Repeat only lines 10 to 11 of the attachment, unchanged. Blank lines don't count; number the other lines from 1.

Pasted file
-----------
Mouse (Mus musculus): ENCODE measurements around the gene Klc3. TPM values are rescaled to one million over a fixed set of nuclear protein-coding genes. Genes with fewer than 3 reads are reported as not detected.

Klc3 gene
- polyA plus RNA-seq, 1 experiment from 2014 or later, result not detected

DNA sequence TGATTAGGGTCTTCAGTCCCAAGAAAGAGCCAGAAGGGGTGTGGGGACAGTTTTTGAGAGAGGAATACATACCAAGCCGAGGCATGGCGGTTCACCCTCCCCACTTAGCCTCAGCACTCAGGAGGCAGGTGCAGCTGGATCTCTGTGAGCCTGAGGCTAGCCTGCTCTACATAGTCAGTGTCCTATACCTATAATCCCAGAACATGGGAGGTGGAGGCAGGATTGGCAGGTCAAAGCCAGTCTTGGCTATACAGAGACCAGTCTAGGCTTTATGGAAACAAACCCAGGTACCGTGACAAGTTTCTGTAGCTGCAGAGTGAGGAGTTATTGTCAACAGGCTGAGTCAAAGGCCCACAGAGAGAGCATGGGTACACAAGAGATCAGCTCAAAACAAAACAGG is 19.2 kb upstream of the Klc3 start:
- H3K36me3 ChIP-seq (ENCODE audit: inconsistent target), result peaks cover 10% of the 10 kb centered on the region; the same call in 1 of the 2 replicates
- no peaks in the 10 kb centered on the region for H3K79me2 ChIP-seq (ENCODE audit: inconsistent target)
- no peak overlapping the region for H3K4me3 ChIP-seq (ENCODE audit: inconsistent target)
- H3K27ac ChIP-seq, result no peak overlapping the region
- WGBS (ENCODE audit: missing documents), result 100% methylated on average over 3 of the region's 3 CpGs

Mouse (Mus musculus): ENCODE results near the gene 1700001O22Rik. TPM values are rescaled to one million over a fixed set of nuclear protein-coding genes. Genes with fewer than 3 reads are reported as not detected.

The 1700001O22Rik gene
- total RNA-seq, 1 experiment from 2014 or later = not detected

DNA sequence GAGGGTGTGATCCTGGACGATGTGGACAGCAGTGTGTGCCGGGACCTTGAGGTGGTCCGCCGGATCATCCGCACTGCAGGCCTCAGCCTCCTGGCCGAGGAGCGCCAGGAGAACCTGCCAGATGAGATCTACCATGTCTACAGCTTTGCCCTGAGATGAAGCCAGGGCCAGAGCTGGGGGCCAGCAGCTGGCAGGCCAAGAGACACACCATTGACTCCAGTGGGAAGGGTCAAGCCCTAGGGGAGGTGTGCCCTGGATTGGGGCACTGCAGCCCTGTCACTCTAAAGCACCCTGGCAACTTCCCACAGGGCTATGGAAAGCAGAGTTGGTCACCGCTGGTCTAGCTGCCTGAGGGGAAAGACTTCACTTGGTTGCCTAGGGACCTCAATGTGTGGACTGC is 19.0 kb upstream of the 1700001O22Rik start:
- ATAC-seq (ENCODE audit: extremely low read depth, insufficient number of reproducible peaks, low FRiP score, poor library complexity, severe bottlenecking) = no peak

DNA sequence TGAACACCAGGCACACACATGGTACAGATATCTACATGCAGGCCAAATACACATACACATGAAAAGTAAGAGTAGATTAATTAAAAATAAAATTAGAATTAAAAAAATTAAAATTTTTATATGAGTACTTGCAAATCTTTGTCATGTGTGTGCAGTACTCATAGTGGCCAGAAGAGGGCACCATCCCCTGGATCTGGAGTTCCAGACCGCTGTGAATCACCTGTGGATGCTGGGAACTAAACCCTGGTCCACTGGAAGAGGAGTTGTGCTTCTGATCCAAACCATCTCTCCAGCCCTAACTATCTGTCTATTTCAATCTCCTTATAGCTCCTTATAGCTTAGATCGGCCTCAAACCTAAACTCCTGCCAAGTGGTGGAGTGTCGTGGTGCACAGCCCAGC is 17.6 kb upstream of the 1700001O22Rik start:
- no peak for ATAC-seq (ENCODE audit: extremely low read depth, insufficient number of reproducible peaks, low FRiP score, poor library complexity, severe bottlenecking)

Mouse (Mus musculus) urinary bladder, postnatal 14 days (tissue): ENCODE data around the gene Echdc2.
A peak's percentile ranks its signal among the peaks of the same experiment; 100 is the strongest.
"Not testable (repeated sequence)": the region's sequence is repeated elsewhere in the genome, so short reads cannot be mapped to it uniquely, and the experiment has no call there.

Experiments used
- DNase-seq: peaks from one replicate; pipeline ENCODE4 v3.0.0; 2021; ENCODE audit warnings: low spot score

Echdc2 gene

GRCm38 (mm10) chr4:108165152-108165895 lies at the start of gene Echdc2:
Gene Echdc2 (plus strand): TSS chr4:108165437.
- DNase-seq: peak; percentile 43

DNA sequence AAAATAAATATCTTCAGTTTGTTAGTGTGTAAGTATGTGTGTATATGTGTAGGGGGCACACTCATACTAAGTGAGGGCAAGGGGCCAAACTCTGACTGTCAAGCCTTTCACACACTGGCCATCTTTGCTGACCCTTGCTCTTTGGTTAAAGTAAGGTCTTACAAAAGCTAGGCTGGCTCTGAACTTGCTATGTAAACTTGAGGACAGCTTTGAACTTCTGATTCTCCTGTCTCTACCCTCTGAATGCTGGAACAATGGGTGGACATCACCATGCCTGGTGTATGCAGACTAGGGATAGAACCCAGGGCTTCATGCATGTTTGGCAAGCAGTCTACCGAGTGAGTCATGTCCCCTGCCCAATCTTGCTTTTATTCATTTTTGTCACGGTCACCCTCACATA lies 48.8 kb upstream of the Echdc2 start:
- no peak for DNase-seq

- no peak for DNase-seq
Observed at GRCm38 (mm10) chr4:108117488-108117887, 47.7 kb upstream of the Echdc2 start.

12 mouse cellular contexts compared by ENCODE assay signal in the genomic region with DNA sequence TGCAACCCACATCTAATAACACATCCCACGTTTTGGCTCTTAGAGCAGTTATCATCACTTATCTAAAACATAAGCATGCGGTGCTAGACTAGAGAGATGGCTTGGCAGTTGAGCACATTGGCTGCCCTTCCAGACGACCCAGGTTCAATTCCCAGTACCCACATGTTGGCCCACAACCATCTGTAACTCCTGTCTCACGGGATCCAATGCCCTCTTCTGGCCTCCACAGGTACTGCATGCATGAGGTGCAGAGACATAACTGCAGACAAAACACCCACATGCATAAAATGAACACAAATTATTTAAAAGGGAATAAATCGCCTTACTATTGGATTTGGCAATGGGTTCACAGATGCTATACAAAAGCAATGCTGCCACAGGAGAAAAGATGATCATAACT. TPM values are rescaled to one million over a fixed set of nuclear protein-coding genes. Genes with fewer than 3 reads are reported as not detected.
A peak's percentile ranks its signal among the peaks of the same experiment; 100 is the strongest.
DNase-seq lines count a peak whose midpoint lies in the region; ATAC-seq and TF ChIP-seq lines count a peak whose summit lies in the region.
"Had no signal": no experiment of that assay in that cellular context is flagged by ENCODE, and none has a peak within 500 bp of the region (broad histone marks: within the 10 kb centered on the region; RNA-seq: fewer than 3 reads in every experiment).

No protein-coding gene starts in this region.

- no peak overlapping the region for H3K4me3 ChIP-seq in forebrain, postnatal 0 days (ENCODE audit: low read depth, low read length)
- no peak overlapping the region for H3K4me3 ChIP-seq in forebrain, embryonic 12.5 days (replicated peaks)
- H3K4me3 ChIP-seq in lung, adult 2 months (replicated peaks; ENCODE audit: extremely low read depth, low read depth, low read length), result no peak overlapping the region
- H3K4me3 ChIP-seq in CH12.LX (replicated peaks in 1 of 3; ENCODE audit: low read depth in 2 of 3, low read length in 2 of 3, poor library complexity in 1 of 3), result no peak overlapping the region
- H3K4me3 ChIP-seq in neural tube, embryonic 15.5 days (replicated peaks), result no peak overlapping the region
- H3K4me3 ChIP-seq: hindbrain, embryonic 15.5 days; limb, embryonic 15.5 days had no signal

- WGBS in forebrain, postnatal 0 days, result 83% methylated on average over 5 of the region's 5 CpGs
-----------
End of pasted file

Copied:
Mouse (Mus musculus): ENCODE results near the gene 1700001O22Rik. TPM values are rescaled to one million over a fixed set of nuclear protein-coding genes. Genes with fewer than 3 reads are reported as not detected.

The 1700001O22Rik gene